Friday, September 24, 2010


While reading some blogs last week, I noticed that two of them mentioned the word failure. An author even asked if not sticking to a goal was a failure. Sometimes we focus too much on this word, thus we forget the end result.

I’ll share an excerpt from the Media Education Foundation transcript, an interview with Peter Elbow, Professor Emeritus of English at the University of Massachusetts. This is what he said about failure:

During that whole time, I was worried about my writing and I kept a kind of a journal. I kept taking notes. I kept writing myself letters about what was going on my writing, especially when things got tricky, when I got stuck, when I wandered into a swamp in my writing and I couldn't figure out how to get going again. I would take out a separate piece of paper and write myself a note. Not a pep talk but an attempt to be perfectly empirical. What happened? When did I first start getting stuck? What led to that? Can I figure out what train of thought got me down a blind alley? What was going on with my language? What was going on with my thinking? What was going on with my feelings? And when I got going again I would try to remember to and write myself another note, how did I get out of here? What was the turning point? Was there something I did that helped me get out of this stuck point? Well I wrote myself those notes for three years and kept slipping them in a folder until that folder got to be very fat and full of notes some of them written on the back of envelopes, but I was getting very interested in what was in there. I didn't have much time to explore it, but that folder of notes to myself is what turned into my first book about writing and turned into my first study of the writing process.

Dr. Elbow’s first book on writing was entitled Writing without Teachers. He is also the author of four other books on writing and the writing process.


  1. Claudia, I am not a 'writer', yet I am a writer. I do dabble in writing poetry. I do journal about the books I've read, and I do blog about some of the books I've read. Personally, I consider anything involving reading and writing on a fairly regular basis as a huge success. Interesting and thought-provoking posting, Claudia! Have a wonderful weekend! Cheers! Chris

  2. It's a very interesting way to be quite scientific in evaluating what is in essence a very emotional and subjective and personal opinion of oneself - especially when it comes to being a writer. But I can see how distancing yourself from such a catharsis can help focus and discipline. I tend to wallow in self pity when my stories fail at submission level and whereas my brain tells me to evaluate the reasons why my stories fail my heart just wants to give up. I guess writing what my brain wants me to do might help. It's worth a try! Thanks for this excerpt!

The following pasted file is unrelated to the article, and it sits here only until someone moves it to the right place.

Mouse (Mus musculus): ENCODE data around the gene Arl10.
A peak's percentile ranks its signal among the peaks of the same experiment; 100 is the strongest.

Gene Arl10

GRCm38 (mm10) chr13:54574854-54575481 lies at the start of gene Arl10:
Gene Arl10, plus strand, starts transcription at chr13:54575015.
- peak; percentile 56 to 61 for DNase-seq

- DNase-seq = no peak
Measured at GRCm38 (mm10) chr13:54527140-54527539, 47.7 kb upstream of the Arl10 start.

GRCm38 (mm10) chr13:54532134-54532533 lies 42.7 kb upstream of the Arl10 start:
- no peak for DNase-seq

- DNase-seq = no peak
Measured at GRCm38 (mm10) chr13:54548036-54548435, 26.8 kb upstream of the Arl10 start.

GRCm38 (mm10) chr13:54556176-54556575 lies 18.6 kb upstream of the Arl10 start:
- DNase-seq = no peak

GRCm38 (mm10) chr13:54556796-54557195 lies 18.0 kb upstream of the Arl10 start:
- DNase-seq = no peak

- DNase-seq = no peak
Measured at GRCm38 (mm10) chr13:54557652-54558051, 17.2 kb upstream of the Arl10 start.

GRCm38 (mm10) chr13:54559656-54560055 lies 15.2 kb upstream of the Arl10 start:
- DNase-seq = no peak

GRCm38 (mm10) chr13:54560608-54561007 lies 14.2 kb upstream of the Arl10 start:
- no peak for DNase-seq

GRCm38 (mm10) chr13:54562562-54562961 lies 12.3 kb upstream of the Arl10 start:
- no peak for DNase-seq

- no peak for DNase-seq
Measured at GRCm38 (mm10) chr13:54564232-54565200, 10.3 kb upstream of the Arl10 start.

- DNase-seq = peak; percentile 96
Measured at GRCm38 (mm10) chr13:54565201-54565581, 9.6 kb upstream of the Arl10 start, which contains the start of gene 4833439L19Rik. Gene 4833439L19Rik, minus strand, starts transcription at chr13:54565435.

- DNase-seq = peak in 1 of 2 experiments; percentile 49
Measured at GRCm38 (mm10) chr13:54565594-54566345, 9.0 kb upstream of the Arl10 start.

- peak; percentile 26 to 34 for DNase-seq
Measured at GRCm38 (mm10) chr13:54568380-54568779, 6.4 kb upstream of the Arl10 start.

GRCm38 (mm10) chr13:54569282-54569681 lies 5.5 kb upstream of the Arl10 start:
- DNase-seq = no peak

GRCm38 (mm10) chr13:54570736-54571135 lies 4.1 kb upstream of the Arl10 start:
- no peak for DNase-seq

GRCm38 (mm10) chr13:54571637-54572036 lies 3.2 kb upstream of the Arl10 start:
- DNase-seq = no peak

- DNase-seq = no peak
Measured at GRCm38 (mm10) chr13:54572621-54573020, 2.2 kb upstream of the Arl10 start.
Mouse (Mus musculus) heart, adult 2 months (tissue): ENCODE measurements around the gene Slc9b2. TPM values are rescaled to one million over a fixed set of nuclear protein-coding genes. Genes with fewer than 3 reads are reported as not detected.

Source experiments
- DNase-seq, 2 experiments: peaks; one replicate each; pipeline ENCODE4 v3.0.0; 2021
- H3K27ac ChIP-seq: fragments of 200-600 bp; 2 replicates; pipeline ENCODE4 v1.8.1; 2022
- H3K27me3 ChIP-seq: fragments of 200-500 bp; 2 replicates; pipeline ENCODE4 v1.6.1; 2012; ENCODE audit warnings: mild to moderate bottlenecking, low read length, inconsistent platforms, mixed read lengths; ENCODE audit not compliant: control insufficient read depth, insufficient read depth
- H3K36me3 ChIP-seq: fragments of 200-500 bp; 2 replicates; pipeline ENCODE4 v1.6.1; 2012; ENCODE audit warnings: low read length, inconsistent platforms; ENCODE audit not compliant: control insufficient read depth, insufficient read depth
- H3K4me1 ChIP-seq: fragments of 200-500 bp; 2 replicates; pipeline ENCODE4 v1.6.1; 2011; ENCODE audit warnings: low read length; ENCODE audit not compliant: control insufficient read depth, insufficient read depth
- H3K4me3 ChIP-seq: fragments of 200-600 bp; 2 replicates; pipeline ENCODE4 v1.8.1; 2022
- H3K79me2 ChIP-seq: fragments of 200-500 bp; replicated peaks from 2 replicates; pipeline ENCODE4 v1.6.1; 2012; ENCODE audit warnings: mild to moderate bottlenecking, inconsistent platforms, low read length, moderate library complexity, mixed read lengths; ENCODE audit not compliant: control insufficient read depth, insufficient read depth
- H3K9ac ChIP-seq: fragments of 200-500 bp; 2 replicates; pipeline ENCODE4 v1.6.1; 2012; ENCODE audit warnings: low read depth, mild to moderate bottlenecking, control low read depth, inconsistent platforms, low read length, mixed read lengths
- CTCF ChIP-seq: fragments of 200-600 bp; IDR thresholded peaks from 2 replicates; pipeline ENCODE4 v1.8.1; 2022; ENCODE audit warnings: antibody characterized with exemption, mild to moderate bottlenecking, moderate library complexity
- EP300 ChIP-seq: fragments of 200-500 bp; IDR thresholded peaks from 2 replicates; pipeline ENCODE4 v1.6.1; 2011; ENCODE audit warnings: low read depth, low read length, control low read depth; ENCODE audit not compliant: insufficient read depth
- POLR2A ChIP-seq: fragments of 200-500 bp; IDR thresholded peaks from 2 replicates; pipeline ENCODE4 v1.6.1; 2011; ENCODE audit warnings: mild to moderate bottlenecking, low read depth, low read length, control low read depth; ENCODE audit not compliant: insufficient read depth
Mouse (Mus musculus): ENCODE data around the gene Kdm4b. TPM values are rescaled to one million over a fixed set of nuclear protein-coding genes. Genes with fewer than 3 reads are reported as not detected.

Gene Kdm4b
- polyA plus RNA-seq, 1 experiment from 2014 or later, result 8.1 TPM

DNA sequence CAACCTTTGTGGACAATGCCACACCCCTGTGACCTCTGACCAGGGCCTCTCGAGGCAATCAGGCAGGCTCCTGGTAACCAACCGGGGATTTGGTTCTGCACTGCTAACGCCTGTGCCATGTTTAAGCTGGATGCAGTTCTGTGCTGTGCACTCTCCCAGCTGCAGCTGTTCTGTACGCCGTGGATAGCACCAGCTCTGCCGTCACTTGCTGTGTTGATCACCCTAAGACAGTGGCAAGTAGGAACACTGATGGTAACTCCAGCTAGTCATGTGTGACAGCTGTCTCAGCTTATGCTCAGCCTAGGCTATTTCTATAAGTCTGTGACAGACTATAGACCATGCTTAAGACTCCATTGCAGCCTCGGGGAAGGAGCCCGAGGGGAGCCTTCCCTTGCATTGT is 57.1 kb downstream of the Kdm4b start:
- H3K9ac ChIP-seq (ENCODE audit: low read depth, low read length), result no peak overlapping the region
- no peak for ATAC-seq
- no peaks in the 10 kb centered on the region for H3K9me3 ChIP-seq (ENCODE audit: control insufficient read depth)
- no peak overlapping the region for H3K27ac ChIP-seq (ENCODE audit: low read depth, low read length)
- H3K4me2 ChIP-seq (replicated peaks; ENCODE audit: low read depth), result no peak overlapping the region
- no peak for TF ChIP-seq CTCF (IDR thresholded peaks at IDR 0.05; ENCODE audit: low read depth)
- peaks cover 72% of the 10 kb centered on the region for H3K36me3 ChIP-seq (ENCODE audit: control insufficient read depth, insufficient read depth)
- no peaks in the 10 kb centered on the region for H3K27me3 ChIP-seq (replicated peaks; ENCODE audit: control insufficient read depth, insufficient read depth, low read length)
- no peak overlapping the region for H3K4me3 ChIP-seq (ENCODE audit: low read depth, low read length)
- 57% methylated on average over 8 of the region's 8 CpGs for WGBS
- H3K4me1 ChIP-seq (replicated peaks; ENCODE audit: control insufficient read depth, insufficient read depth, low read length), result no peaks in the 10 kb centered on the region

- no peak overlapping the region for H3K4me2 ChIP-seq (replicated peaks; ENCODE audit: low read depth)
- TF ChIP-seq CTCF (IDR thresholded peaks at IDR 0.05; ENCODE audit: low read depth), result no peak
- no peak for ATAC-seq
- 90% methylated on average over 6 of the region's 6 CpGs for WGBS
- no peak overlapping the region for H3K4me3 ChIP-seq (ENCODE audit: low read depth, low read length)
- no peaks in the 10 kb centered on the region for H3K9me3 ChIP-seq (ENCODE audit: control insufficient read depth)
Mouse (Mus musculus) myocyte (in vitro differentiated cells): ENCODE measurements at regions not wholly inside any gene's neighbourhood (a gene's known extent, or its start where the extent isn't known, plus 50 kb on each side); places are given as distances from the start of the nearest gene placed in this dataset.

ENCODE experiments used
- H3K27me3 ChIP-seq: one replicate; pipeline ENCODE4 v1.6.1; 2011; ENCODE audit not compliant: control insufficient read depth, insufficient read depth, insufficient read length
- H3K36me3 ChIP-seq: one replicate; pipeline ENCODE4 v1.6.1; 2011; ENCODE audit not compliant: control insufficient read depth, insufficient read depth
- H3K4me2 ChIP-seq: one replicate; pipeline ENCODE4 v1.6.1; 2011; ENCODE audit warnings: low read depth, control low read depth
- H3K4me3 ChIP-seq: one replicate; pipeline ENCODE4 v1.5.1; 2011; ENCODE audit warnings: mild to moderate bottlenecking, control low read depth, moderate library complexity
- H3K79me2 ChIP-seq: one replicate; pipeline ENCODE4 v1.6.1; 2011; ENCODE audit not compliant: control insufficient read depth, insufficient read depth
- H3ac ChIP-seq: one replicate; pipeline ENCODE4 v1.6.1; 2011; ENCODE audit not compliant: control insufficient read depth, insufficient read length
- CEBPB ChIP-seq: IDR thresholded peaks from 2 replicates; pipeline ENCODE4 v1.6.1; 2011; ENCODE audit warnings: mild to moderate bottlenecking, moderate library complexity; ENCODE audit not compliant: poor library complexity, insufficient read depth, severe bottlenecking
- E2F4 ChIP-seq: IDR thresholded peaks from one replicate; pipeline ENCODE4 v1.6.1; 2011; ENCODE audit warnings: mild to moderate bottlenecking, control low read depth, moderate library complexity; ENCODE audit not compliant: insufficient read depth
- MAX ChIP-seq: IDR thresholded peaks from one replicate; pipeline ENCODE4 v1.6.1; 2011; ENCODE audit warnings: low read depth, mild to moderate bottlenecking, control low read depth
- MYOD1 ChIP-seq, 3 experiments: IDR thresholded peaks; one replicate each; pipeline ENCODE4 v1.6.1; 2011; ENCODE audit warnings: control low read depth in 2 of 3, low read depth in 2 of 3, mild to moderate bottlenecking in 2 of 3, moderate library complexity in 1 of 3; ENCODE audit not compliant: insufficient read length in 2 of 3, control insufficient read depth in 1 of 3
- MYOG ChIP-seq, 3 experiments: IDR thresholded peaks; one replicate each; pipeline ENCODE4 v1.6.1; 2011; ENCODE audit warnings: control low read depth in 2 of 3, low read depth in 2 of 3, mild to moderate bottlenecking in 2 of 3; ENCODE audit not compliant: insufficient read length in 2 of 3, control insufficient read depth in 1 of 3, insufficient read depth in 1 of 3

Take care

  3. Hi Chris,
    Yes, writing and reading go together. I think my latest post applies to anyone, whether they're writers or not. We shouldn't let the word failure intervene in our work unless it serves us as an incentive. ;)

    Dear Old Kitty,
    Believe me, I've been there. I used to feel defeated when my stories were not selected. Now I see that as an opportunity to revise them and make them better. I try to see the positive side of it (it's hard but it can be done).
    Have a lovely weekend!

  4. There is definitely a danger that in thinking too much about the issues of acceptance/rejection we can forget to enjoy the writing process. To a lot of writers rejection = failure, but it's really just a part of learning how to be better. I think if we don't reach certain goals we've set, we really shouldn't beat ourselves up about it. Goodness - isn't life hard enough already?

    When I go through a spell with lots of rejections, I tend to stop and ask myself if I'm enjoying what I'm writing. Often I'm not. In fact I'm writing purely with the goal of publication in mind. When I go back to writing what my heart tells me to write, then it all begins to flow again - and magically something will then be accepted!

  5. Great post, Claudia! I think having supportive writers around you is so important. Blogging, writer's forums, and critique groups are great ways to find support when you feel down. I think helping others is important gies you more purpose than just getting published.

  6. Hi Joanne,
    I apologize for the late reply but I'm travelling as I type (business trip). Haven't had time to check my emails in two days :(
    You're so right though. We're supposed to focus on how much we enjoy writing and not so much on the times we've been rejected. We should take the rejections as learning experiences and an opportunity to improve our work.
    Thank you for stopping by :)
    I'll try to answer all my comments/visit my fellow bloggers as soon as I get home ;)

    Dear Sharon,
    Thank you for leaving a message. As you already know I'm travelling (I left you a message). However, I do agree with you. Getting support from your fellow writers/bloggers/mentors is very important. Getting published is paramount but having a supportive community is equally important.
    I'll come by as soon as I get home.

  7. Hello! I found you on Blog Hop:-) I just finished my first book and I am reaching out to other writers, trying to get an idea of where to go now:-)

  8. Hi Andrea,
    Welcome to my blog community! Glad to hear you found my blog :)
    Thank you for joining. I hope you find my posts helpful in your writing journey. It's good to connect with other writers for support and ideas exchange.
    Keep on writing!

  9. That's a wonderful story, very inspiring :)